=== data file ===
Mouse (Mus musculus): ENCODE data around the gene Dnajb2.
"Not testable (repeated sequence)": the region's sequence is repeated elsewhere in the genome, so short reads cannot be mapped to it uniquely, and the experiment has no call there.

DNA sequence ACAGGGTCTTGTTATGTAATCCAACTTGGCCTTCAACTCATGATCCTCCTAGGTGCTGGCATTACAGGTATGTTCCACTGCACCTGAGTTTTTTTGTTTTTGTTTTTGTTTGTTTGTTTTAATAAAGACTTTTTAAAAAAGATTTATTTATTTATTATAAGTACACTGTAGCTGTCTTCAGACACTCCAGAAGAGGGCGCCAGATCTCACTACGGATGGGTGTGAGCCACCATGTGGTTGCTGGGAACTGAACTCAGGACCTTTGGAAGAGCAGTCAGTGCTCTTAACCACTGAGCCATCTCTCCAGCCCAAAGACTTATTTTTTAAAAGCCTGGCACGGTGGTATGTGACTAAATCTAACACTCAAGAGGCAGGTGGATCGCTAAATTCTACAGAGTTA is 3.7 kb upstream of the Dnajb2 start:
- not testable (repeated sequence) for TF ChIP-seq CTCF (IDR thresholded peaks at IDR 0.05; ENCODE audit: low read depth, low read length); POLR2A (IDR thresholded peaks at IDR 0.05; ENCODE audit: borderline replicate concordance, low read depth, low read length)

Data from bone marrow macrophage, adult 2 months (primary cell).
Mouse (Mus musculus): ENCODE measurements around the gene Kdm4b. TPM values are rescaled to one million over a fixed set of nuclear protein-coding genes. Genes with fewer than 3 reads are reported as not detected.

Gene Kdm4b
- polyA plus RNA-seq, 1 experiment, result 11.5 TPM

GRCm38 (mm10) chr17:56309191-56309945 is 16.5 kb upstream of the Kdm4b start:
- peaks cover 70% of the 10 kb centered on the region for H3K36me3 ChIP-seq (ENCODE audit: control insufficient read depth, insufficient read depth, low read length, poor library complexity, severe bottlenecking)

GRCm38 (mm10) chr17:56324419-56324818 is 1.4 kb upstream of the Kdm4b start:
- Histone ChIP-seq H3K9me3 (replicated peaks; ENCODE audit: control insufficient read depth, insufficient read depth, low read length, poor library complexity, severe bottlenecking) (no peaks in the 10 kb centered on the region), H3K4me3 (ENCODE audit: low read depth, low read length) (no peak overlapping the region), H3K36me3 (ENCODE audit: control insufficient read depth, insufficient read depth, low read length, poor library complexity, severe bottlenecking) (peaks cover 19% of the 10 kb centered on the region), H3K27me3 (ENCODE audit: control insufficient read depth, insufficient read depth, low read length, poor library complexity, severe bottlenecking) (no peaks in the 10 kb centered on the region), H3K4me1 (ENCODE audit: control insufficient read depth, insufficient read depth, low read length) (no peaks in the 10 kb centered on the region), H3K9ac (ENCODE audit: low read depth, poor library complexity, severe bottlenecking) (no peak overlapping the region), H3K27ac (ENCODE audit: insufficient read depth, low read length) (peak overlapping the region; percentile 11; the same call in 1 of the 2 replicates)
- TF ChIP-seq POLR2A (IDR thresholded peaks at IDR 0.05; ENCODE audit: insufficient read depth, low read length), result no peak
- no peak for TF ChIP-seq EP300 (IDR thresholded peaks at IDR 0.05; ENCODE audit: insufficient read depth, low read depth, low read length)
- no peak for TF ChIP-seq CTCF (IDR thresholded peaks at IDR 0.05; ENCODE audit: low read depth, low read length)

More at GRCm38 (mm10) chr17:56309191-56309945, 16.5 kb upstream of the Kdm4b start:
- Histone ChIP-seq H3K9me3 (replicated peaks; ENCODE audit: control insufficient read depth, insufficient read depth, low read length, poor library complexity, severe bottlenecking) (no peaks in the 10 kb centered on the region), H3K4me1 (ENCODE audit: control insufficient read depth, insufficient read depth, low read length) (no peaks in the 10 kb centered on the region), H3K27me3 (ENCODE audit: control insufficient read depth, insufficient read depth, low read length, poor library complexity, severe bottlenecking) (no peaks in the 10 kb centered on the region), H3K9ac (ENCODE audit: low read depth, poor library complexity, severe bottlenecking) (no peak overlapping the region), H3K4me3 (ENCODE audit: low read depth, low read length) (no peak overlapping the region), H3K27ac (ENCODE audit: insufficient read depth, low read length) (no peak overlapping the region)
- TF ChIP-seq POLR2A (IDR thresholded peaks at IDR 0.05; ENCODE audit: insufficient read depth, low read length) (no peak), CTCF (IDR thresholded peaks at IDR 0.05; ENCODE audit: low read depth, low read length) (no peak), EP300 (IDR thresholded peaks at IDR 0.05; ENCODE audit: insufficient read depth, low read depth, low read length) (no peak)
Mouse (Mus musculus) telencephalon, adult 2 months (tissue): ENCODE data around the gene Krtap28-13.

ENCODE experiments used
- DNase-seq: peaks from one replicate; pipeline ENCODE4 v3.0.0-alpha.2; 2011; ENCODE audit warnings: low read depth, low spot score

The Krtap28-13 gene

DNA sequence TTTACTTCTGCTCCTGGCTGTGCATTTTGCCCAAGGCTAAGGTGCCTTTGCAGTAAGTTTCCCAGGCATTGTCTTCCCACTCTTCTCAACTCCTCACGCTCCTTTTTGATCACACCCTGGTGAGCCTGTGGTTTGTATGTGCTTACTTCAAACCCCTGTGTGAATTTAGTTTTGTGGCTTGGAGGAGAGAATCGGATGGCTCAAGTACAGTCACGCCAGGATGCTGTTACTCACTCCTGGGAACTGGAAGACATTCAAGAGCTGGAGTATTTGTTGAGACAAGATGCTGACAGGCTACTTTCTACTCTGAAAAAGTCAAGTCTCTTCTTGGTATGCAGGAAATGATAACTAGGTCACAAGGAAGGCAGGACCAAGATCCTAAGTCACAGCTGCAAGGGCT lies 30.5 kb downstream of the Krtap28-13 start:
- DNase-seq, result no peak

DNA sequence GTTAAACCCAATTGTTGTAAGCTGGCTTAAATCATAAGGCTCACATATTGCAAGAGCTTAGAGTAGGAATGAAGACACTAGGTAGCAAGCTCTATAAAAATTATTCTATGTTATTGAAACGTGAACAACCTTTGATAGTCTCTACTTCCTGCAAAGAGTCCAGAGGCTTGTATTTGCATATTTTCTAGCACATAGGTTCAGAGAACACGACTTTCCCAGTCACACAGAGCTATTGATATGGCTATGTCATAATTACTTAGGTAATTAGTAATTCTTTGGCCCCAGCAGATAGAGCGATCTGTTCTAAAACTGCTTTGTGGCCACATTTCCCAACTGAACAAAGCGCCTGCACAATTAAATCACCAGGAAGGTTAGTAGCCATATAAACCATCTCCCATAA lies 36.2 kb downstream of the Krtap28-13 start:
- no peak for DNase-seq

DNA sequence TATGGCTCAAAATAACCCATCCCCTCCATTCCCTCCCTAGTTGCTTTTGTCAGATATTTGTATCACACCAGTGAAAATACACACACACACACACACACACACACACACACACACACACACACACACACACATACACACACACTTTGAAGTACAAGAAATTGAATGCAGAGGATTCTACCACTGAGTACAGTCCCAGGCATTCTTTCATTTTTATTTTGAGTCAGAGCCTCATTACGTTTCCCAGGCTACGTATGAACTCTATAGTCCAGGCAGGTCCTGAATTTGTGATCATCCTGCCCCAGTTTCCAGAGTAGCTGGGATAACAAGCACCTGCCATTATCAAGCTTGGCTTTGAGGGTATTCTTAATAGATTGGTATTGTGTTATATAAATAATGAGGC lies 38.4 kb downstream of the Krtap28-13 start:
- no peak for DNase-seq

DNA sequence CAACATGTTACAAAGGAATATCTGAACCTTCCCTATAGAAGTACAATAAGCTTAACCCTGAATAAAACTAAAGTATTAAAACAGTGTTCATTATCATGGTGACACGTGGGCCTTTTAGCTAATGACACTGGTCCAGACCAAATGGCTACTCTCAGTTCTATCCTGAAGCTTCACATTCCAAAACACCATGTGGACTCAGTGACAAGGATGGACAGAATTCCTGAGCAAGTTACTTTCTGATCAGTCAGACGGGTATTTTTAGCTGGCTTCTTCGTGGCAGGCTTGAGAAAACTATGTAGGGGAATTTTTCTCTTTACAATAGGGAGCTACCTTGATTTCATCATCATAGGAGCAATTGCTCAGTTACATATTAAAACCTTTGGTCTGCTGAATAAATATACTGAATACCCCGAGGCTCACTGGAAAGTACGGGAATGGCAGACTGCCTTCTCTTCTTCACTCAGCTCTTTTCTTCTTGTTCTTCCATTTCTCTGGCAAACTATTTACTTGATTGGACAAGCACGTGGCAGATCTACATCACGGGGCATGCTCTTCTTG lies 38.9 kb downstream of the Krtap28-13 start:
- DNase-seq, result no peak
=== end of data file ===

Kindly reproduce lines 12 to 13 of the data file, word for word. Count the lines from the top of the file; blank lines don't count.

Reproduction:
- Histone ChIP-seq H3K9me3 (replicated peaks; ENCODE audit: control insufficient read depth, insufficient read depth, low read length, poor library complexity, severe bottlenecking) (no peaks in the 10 kb centered on the region), H3K4me3 (ENCODE audit: low read depth, low read length) (no peak overlapping the region), H3K36me3 (ENCODE audit: control insufficient read depth, insufficient read depth, low read length, poor library complexity, severe bottlenecking) (peaks cover 19% of the 10 kb centered on the region), H3K27me3 (ENCODE audit: control insufficient read depth, insufficient read depth, low read length, poor library complexity, severe bottlenecking) (no peaks in the 10 kb centered on the region), H3K4me1 (ENCODE audit: control insufficient read depth, insufficient read depth, low read length) (no peaks in the 10 kb centered on the region), H3K9ac (ENCODE audit: low read depth, poor library complexity, severe bottlenecking) (no peak overlapping the region), H3K27ac (ENCODE audit: insufficient read depth, low read length) (peak overlapping the region; percentile 11; the same call in 1 of the 2 replicates)
- TF ChIP-seq POLR2A (IDR thresholded peaks at IDR 0.05; ENCODE audit: insufficient read depth, low read length), result no peak